ArtsAutosBooksBusinessEducationEntertainmentFamilyFashionFoodGamesGenderHealthHolidaysHomeHubPagesPersonal FinancePetsPoliticsReligionSportsTechnologyTravel

“The Craft” Film: A Wiccan Witch Thinks Back on the Original, and Looks Forward to the Remake

Updated on August 12, 2016
WiccanSage profile image

Sage has been a Wiccan Witch since before the internet, before Silver RavenWolf, and before it was ever a fad. We've come a long way, baby.

The Craft 1996

Fair use rationale: low resolution image used once for critical analysis of film's influence on culture.
Fair use rationale: low resolution image used once for critical analysis of film's influence on culture. | Source

The Movie "The Craft"

The Craft is arguably one of the most popular witchy movies of all time—especially among actual Wiccans and Witches. I remember back in 1996 when I first heard it was coming out. Come, take a walk with me down memory lane, to 1996…

I was at a movie theater with friends on the second floor of a big theater. We turned to go down the stairs. There in front us was a giant poster (I’m sure it was probably normal size, but I somehow remember it being about a story high). The poster featured four gothy teen girls walking through a lightening storm looking like they mean business. The caption below the image read ‘Coming Soon: The Craft.’

My friends, also Wiccans, exchanged glances with me. I don’t even remember what we actually went to see that day; I just remember going to a diner afterwards to pick on cheese fries, sip cherry Pepsi and discuss whether this new film was going to be something to celebrate, or whether it would be the bane of our existence.

It turned out to be a little of both, I guess. And now 20 years later, they’re remaking it. Let’s talk about this— I don't drink soda pop anymore, but the cheese fries are on me.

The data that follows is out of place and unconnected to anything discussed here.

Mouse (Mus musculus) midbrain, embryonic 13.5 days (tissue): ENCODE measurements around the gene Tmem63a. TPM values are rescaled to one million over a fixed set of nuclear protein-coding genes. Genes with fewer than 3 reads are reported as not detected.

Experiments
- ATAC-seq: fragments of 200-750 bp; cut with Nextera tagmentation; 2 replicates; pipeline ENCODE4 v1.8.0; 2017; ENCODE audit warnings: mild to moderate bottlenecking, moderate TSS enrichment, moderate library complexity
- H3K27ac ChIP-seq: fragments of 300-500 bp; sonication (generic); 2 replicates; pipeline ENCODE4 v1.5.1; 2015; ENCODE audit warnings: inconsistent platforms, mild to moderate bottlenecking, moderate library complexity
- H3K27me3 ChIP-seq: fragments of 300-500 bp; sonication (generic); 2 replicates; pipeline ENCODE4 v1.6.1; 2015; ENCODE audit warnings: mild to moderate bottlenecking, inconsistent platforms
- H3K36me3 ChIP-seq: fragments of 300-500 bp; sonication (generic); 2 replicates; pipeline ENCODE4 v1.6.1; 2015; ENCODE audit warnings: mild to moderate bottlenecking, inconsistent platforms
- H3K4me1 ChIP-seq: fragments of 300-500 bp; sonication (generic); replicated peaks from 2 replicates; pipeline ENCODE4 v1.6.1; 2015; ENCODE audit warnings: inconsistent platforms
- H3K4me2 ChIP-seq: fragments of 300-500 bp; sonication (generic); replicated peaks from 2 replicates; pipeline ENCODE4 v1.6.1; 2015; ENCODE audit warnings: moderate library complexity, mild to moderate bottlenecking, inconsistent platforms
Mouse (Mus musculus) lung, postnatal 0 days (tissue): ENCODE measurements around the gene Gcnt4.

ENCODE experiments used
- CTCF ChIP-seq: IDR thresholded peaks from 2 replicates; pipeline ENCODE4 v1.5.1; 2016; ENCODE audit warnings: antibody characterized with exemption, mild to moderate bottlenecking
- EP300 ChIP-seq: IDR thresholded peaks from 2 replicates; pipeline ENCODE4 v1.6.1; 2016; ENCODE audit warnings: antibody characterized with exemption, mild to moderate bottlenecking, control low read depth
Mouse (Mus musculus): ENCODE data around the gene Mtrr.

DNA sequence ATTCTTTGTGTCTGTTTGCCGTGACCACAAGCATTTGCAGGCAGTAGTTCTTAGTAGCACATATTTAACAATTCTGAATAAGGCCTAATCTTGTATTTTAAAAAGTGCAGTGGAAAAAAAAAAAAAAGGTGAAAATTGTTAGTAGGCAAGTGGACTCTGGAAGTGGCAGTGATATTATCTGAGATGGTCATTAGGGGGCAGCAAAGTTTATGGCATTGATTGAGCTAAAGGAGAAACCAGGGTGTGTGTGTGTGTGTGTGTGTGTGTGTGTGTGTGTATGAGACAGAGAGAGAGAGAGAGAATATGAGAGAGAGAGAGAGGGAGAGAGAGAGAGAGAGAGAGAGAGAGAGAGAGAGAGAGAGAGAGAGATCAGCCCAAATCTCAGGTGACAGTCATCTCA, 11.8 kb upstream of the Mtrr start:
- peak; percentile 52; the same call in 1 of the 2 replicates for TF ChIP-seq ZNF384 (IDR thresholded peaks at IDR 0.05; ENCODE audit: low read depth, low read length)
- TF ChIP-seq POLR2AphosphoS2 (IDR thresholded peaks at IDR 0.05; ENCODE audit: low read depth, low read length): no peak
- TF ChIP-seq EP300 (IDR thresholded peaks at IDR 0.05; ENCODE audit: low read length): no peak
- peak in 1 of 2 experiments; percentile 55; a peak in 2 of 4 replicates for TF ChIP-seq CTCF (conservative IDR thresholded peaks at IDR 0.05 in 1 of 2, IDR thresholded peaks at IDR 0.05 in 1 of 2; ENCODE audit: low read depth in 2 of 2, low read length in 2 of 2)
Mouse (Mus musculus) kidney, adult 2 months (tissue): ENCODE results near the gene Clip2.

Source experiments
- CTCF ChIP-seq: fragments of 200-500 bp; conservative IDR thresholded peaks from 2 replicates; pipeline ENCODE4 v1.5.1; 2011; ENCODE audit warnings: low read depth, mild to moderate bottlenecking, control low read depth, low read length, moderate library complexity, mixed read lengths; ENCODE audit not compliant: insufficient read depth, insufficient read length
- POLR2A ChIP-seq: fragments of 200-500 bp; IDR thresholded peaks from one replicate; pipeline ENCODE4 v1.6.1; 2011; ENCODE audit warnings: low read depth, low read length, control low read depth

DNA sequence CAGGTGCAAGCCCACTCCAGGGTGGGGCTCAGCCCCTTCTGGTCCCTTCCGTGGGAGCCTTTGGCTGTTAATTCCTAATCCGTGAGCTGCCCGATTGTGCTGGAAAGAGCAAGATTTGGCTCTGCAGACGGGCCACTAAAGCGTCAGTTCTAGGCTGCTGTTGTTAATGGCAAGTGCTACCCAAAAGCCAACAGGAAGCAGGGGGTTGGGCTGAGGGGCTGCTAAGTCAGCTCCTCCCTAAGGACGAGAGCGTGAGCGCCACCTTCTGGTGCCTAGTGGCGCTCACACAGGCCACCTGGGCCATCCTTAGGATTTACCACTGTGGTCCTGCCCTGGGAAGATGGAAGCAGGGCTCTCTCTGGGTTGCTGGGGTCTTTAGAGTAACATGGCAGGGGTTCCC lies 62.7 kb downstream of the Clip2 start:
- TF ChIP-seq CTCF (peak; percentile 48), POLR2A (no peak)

A (Very) Brief History of Modern Witchcraft

Let’s do a very brief history here of Wicca and modern Witchcraft leading up to the mid-90s. The Pagan revival began in the 19th century. England’s repeal of anti-Witchcraft laws in 1954 and Gerald Gardner’s book Witchcraft Today really sparked the flame, but Withcraft was still very much an ‘underground’ thing. Most people didn't really think about Witches... and the image was pretty much what was popular in horror films.

The modern Witchcraft movement made its way to America by the 1970s and flourished in small pockets, but by the late 1970s and through the 1980s, the country was gripped with a “Satanic Ritual Abuse” craze. The media sensationalized, publishers cased in, and it all played into the image of the evil devil-worshiping Witches.

The vast majority of these claims have been debunked, and the FBI chalks the entire thing up to mass hysteria, and it certainly didn't help Pagans/Witches gain acceptance. But it is an interesting lesson in the power of the media.

Not a Very Flattering Public Image In Those Days


"The Craft" 1996 Original Trailer

Witchcraft by the 90's

By the 90s, things began changing. I don’t know, the Age of Aquarius finally began taking hold I guess. All of a sudden, you could find the occasional book on Wicca or deck of tarot cards in mainstream book stores—like Scott Cunningham’s Wicca: A Guide for the Solitary Practitioner or Silver RavenWolf’s To Ride a Silver Broomstick. The few Pagan shops that had been around for years and only known to their own small clientele started getting noticed, and new shops were popping up. Pagan groups were forming, and they were even holding public events. Magazines and catalogues became more accessible.

Witches began making headlines again, but this time it was more often in a favorable light. Newspapers wrote articles about Wiccans, real Witchcraft, the Pagan movement, Goddess worship, etc.— they weren’t all entirely factual but they were at least heading in a more positive direction.

The Internet was another contributing factor—Witches and Wiccans once isolated were by the mid-90s able to seek out others. Chat rooms and message boards were being created by the day, and many of us were unaware at just how big the movement had grown because we’d never been in contact with so many others before. People kept stumbling in to see what the heck we were all about, or try to save our souls. There could still be negative reactions, but there was also a lot more open-mindedness, curiosity and tolerance.

And then “The Craft” came out.

What;s Your Opinion?

How would you rate the 1996 "The Craft" film?

See results

“The Craft” Storm of 1996

If the concept of Wicca and real modern Witchcraft had been simmering in the media for the last 8 years or so, the movie The Craft brought it to a furious boil. I mean, I had never heard the name of my religion mentioned so much outside of select circles. It was kind of shocking.

Talk about breaking the internet-- those early chat rooms were standing room only. They were full every night! Everyone seemed to be talking about Wicca. As the millennium came to a close, unless you'd been living in a cave or on an Amish farm or something, you knew Wicca and the modern Witchcraft movement was in swing.